“It's always been one of those hazy [rules]. They were really putting a lot of pressure on the umpires. There were a few times we had a throw across the field, the first baseman catches it, and he's four steps into the dugout before he finally goes in and grabs the ball and then the umpire raises his hand [to signal out]. They were doing their job [in waiting for the transfer to be made], but it was a tough interpretation of the rule. Now, there's probably going to be some hazy situations, but I think it's a little more like what we were accustomed to."
St. Louis Cardinals manager Mike Matheny, on the revised interpretation of the transfer rule (Jenifer Langosch,

“We talked about putting together a pinch-hit package. Putting something down on paper, committing to something based on where we were in the game. So we gave the players a little road map. Here's what we want out of you this pinch-hit at-bat, here's what the game's asking you to do, rather than take for granted that they know or let them freestyle. We're just trying to help them shape up and focus…Most teams have a machine. We've taken this machine and kind of slapped it to make it mad and angry, tried to add more adrenaline, more confrontation to the practice session."
—Pittsburgh Pirates manager Clint Hurdle, on his team’s program to help pinch hitters feel comfortable with their role, including batting practice on a machine throwing high-velocity pitches (Jenn Menendez, Pittsburgh Post-Gazette)

“We need the time as well to make sure we do this right, because we’ve got one shot at this,” said Stephen Brooks, the Jays’ senior vice-president of business operations. “As soon as you put jackhammer to concrete . . . you better know what you’re doing.”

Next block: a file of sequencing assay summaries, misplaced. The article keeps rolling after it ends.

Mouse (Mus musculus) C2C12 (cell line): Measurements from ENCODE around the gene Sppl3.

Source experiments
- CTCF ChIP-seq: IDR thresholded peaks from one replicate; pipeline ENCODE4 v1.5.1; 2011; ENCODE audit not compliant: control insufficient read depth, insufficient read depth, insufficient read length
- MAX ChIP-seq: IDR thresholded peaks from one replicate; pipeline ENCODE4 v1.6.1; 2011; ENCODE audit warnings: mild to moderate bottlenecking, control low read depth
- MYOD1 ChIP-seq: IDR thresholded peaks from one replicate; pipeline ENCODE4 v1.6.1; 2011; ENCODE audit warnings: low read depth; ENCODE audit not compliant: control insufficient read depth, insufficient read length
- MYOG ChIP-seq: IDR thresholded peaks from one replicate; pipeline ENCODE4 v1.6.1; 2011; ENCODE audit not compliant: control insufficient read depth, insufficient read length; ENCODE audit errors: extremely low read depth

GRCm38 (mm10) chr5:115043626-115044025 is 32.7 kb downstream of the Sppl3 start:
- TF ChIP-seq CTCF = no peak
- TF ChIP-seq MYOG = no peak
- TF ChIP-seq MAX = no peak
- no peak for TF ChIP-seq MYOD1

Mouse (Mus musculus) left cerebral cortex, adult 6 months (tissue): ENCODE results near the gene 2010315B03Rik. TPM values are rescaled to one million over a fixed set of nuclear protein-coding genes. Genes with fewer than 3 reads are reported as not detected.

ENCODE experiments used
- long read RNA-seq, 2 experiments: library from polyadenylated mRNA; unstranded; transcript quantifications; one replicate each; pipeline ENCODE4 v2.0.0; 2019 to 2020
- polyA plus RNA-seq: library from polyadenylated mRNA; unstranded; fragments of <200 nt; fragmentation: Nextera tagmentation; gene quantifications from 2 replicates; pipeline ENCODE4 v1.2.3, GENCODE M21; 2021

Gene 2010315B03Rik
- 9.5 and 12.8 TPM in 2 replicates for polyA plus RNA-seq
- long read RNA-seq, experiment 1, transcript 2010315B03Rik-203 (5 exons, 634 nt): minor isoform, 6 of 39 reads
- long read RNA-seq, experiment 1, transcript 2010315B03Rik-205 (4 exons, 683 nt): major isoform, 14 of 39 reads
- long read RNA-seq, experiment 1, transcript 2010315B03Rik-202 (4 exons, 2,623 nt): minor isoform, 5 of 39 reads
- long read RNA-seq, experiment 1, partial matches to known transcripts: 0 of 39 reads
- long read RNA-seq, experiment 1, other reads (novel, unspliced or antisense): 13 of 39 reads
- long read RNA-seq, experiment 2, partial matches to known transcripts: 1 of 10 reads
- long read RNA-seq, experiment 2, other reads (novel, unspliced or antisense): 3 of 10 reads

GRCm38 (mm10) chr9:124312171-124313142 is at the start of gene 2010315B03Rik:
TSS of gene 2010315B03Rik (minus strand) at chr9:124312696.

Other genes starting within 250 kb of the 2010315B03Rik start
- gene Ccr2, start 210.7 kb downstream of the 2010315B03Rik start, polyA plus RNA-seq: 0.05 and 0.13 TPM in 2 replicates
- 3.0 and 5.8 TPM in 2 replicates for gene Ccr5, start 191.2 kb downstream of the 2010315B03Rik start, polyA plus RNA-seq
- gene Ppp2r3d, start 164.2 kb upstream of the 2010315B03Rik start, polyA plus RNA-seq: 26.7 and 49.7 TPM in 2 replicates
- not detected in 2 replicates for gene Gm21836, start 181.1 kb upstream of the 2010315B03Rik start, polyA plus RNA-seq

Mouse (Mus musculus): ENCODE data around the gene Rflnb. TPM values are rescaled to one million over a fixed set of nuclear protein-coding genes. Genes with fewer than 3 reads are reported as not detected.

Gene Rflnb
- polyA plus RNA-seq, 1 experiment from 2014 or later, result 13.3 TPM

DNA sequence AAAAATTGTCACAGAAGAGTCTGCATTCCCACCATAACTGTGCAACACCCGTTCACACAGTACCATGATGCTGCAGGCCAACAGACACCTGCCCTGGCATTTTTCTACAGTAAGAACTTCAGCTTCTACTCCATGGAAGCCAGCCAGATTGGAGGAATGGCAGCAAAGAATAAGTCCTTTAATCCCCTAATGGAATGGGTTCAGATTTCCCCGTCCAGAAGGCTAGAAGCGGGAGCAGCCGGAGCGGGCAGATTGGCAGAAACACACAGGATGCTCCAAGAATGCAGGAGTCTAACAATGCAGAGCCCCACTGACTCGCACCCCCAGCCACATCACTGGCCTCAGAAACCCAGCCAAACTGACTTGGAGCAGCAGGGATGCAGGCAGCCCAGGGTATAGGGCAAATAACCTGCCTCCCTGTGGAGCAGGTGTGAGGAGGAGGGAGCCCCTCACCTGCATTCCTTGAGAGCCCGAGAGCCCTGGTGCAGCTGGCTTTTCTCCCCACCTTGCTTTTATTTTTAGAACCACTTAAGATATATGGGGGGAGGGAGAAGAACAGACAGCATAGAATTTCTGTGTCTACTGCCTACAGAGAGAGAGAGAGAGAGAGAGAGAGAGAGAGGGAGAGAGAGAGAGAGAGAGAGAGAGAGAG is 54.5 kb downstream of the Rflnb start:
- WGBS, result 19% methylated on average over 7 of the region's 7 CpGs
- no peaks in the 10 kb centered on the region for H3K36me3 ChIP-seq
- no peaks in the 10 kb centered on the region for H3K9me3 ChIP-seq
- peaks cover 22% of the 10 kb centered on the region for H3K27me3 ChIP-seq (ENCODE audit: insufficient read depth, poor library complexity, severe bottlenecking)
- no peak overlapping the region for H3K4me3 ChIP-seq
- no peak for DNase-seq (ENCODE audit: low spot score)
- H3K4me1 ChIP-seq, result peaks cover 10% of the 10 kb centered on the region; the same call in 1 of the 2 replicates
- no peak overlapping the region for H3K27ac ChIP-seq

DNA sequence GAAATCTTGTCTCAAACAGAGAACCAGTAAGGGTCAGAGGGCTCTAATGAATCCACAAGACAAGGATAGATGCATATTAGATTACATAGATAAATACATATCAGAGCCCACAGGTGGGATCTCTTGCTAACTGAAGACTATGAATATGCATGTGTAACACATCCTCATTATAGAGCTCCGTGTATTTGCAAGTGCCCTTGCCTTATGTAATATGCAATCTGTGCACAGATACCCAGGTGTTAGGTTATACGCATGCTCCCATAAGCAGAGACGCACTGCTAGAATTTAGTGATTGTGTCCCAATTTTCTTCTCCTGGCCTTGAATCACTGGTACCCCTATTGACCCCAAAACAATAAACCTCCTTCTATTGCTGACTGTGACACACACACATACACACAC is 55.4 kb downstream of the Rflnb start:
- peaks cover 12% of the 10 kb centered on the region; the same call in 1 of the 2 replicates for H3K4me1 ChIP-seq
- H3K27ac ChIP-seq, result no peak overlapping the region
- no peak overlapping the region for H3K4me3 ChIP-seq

—Jays senior vice president Stephen Brooks, on installing natural grass at the Rogers Centre. (Brendan Kennedy, Toronto Star)

“I really wanted to go and pay my respects. This country has been amazing to me. So I’m here learning about it, being right there. When I was in school, history was my favorite subject. I want to learn a little more. When I go to Washington [next month], I want to see some things.”
—Marlins starting pitcher Jose Fernandez, on visiting the World Trade Center Memorial in Manhattan during the club’s day off on Thursday. (Manny Navarro, Miami Herald)

“You score runs however you can. When you look up at the scoreboard, it doesn’t say how you scored them. They don’t keep track of that in the won-loss column.”
—Twins first baseman Chris Colabello, referring to the team’s ability to score runs without swinging very often. The Twins lead the league in walks by a wide margin. (Phil Miller, Minneapolis Star Tribune)

Since everything happened to me, I've always been positive. I've never had a bad thought about if this thing could happen again if I could have any trauma on my head again. They want to put (the screen) on the first time and we used it the first time just because it was the first time. I always feel that everything is going to be OK. I don't think it's possible that this could happen again. I'm just positive that mentally, I'll be OK. My mind is set up to be able to do things without thinking about it.”
—Reds closer Aroldis Chapman, through assistant athletic trainer Tomas Vera, who served as his interpreter. Chapman threw batting practice without a screen prior to Saturday’s game in Atlanta. (C. Trent Rosecrans, Cincinnati Enquirer)

“He’s in a slump. He’s been trying to do a little too much in the games. His work has been great. He just needs to get a couple of hits and get the monkey off his back.”
—Indians hitting coach Ty Van Burkleo, who insists that Indians third baseman Carlos Santana’s slump isn’t motivated by anything unusual. (Paul Hoynes, Cleveland Plain Dealer)

"In the beginning, I thought no one would see it. They say it's cute, but I think it's bad. My dancing sucks. My rhythm's not there."